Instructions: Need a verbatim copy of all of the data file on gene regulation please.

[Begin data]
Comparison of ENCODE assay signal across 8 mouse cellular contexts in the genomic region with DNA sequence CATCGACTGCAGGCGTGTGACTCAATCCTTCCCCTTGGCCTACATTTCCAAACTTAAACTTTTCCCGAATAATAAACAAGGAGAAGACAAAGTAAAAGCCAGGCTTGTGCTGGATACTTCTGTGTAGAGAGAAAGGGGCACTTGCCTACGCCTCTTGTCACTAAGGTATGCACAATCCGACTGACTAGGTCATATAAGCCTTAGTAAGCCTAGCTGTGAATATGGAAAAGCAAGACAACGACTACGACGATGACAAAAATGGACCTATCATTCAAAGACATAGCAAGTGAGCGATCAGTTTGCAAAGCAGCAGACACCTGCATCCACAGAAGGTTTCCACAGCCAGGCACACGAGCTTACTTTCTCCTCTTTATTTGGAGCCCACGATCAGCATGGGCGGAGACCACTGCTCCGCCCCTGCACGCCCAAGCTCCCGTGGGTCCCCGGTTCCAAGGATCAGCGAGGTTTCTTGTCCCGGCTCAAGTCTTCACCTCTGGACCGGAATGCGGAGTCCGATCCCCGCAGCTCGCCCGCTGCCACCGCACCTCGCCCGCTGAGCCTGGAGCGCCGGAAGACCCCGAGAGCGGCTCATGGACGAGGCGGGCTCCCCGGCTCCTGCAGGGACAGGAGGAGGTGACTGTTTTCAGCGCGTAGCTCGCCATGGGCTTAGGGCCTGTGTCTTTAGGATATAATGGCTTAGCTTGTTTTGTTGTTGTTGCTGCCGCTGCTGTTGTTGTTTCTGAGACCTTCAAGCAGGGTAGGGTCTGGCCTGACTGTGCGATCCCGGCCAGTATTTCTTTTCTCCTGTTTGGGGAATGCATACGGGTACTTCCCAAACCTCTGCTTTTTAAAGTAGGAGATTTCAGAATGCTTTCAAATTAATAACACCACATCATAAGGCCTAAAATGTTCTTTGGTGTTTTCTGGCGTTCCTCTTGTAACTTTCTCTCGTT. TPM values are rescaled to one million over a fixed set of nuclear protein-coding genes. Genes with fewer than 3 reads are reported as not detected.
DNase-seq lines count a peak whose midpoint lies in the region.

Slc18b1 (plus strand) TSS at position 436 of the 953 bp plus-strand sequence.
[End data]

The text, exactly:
Comparison of ENCODE assay signal across 8 mouse cellular contexts in the genomic region with DNA sequence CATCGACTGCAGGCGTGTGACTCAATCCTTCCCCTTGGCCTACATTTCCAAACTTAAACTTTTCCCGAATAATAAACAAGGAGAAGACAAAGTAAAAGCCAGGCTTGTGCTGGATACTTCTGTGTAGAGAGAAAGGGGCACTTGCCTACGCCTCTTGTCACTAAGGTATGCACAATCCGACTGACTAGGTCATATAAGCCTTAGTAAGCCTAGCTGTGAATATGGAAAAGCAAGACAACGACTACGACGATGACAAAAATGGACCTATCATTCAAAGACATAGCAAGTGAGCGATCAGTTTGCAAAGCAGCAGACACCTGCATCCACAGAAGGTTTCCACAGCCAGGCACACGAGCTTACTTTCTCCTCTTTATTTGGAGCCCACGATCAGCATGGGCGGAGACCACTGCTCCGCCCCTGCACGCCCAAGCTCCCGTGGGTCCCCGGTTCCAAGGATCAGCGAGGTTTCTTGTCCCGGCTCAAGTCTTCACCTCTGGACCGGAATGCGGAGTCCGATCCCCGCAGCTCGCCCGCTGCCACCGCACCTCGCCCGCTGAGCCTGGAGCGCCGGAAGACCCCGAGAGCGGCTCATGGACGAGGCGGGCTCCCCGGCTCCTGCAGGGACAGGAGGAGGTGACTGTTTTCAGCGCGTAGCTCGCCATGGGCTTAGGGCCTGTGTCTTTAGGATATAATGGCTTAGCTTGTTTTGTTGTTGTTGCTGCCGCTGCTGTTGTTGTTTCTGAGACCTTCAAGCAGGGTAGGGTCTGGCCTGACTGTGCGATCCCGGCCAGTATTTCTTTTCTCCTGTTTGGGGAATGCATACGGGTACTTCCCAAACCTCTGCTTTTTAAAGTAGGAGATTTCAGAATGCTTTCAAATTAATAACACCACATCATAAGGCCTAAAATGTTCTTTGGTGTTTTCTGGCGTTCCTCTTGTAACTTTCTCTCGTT. TPM values are rescaled to one million over a fixed set of nuclear protein-coding genes. Genes with fewer than 3 reads are reported as not detected.
DNase-seq lines count a peak whose midpoint lies in the region.

Slc18b1 (plus strand) TSS at position 436 of the 953 bp plus-strand sequence.